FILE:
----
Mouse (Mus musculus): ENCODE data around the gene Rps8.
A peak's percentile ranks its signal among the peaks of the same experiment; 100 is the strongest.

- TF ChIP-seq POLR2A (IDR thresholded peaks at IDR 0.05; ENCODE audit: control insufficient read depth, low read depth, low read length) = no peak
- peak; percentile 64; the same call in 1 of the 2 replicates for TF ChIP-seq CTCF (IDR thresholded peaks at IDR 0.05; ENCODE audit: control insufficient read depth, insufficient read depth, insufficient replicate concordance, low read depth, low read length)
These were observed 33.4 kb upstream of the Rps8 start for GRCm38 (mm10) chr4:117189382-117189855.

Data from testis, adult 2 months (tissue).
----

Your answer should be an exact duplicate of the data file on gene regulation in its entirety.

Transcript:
Mouse (Mus musculus): ENCODE data around the gene Rps8.
A peak's percentile ranks its signal among the peaks of the same experiment; 100 is the strongest.

- TF ChIP-seq POLR2A (IDR thresholded peaks at IDR 0.05; ENCODE audit: control insufficient read depth, low read depth, low read length) = no peak
- peak; percentile 64; the same call in 1 of the 2 replicates for TF ChIP-seq CTCF (IDR thresholded peaks at IDR 0.05; ENCODE audit: control insufficient read depth, insufficient read depth, insufficient replicate concordance, low read depth, low read length)
These were observed 33.4 kb upstream of the Rps8 start for GRCm38 (mm10) chr4:117189382-117189855.

Data from testis, adult 2 months (tissue).